Applying the general principles of contract law, the Fourth Circuit concluded that each of the questions to which Dr. Cohen allegedly gave false answers is subject to more than one reasonable interpretation. The Underwriters argued that by answering “Yes” to the question “[a]re you actively at work?,” Dr. Cohen falsely represented that he was performing surgery on a daily basis when he was, in fact, prohibited from performing surgery. However, Dr. Cohen claimed that his response could be deemed correct because during his suspension he continued to perform various duties related to his Maryland practice, including administrative work, research and professional development. Importantly, the application did not define the phrase “actively at work.” The Court deemed both interpretations to be reasonable.
The Court found the second question—“are you aware of any fact that could change your occupation or financial stability?”—to be similarly ambiguous. While the Underwriters argued that because Dr. Cohen was suspended from working as a surgeon he lacked active income, Dr. Cohen asserted that because his Maryland suspension was temporary and because he could still practice in D.C., his occupation as a surgeon was not in danger of changing. Again, the application did not defined “financial stability.”
Finally, the Underwriters maintained that Dr. Cohen’s answer “No” to the question “are you a party to any legal proceeding at this time?” was materially false. The Fourth Circuit agreed with the magistrate judge and found this question to be ambiguous. The application did not define “legal proceeding.” Although the Consent Order had certain characteristics of a legal document, the Board proceeding did not involve a court, and Dr. Cohen could have reasonably concluded (as he claimed he did) that by agreeing to the suspension of his medical license, he would avoid a legal proceeding.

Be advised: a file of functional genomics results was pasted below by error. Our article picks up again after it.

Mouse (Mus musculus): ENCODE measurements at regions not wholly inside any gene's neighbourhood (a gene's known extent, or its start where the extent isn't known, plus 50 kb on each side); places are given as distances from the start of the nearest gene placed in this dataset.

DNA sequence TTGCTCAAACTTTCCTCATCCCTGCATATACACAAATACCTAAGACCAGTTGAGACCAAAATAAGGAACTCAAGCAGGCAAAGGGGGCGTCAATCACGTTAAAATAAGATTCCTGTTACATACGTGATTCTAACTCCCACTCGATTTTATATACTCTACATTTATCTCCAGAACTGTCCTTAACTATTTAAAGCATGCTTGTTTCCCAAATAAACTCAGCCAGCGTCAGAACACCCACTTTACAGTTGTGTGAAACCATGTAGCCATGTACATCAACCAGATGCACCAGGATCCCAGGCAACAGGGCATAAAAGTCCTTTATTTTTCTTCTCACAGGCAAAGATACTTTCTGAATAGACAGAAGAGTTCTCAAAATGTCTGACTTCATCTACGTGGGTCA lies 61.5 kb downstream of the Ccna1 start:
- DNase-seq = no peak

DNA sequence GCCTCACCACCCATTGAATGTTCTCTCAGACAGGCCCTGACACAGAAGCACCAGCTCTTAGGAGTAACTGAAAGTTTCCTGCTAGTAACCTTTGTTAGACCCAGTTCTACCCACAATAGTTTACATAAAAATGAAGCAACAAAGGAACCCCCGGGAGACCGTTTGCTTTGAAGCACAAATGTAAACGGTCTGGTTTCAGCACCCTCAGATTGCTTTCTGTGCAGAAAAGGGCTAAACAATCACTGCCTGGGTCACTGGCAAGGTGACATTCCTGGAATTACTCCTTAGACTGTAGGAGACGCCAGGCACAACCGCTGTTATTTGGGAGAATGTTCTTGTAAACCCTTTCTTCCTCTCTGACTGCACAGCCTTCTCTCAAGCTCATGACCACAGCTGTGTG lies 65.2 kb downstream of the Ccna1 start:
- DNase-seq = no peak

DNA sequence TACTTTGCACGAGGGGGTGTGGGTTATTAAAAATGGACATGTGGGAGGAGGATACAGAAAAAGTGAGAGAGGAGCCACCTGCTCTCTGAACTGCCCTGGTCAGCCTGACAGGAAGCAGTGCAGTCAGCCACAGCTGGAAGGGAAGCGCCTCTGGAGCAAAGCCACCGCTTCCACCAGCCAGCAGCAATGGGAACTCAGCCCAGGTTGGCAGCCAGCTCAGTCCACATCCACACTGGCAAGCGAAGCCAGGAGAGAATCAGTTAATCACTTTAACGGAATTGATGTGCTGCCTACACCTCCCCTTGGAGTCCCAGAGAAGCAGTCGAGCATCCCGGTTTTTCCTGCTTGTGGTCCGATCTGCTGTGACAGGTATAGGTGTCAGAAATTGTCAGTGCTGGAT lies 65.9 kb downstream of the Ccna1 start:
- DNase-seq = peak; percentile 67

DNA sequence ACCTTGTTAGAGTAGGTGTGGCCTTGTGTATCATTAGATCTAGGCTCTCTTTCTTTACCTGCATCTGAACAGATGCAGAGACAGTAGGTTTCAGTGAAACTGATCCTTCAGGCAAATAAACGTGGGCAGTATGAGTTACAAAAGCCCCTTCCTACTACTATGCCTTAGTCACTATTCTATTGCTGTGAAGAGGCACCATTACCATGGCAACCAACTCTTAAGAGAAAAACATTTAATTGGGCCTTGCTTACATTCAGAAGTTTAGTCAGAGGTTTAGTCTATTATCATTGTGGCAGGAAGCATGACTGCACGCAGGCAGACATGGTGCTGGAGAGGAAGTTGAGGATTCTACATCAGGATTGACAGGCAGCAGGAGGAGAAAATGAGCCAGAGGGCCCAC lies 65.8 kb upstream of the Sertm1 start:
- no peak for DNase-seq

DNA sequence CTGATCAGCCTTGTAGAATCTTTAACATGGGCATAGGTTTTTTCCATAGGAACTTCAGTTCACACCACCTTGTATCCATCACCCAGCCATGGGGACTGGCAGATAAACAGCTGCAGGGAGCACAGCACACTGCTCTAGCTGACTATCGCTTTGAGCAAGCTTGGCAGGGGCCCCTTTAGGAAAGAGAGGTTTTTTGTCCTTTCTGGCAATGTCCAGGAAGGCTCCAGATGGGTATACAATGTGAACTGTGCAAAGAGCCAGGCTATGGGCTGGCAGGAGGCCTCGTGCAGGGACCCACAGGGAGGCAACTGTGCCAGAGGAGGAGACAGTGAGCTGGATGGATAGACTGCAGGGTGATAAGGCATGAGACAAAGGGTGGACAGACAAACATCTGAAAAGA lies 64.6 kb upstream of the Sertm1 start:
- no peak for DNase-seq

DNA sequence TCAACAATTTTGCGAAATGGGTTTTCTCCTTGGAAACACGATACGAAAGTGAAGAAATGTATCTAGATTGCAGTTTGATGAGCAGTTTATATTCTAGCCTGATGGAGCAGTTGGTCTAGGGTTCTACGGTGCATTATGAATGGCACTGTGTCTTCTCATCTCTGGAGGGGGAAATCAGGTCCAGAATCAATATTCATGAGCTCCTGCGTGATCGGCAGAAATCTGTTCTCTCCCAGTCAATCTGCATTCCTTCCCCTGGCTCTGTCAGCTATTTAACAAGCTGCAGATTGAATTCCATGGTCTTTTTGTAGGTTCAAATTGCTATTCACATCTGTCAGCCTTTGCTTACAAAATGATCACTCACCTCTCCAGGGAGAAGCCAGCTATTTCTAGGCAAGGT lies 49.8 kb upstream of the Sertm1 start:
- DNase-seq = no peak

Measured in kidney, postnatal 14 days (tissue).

As the Fourth Circuit explained, Maryland courts have repeatedly made clear that in order for an insurer to rely on an insurance application, the application “must be reasonably designed to elicit from [the applicant] the information which he possesses, material to the risk.” Because each of the three questions contained undefined terms and was susceptible to more than one reasonable interpretation, summary judgment was inappropriate.
Turning to the magistrate judge’s denial of Dr. Cohen’s motion in limine, the Court held that § 14-410 of the Maryland Code, Health Occupations Article, explicitly bars the admission of “any order” of the Board in “a civil or criminal action” except by consent, or when “a party to a proceeding before the Board” brings a civil action, claiming to be “aggrieved by a decision of the Board.” Because Dr. Cohen did not consent to its admissibility, the Court held that the Consent Order had been improperly admitted into evidence.
The application questions at issue in this case, while seemingly straightforward, were found to be subject to multiple interpretations. As is the general insurance rule, when ambiguous, insurance documents are to be interpreted in favor of the insured. Dr. Cohen’s interpretations—which were much more expansive than the Underwriters’ readings—were nevertheless deemed reasonable by the Court. The Cohen opinion gives insureds some ammunition when battling with an insurer over the meaning of words and phrases in the application. An insurer’s effort to rescind an insurance policy is a draconian measure and policyholders must be prepared to challenge such moves.
Kristen M. Chatterton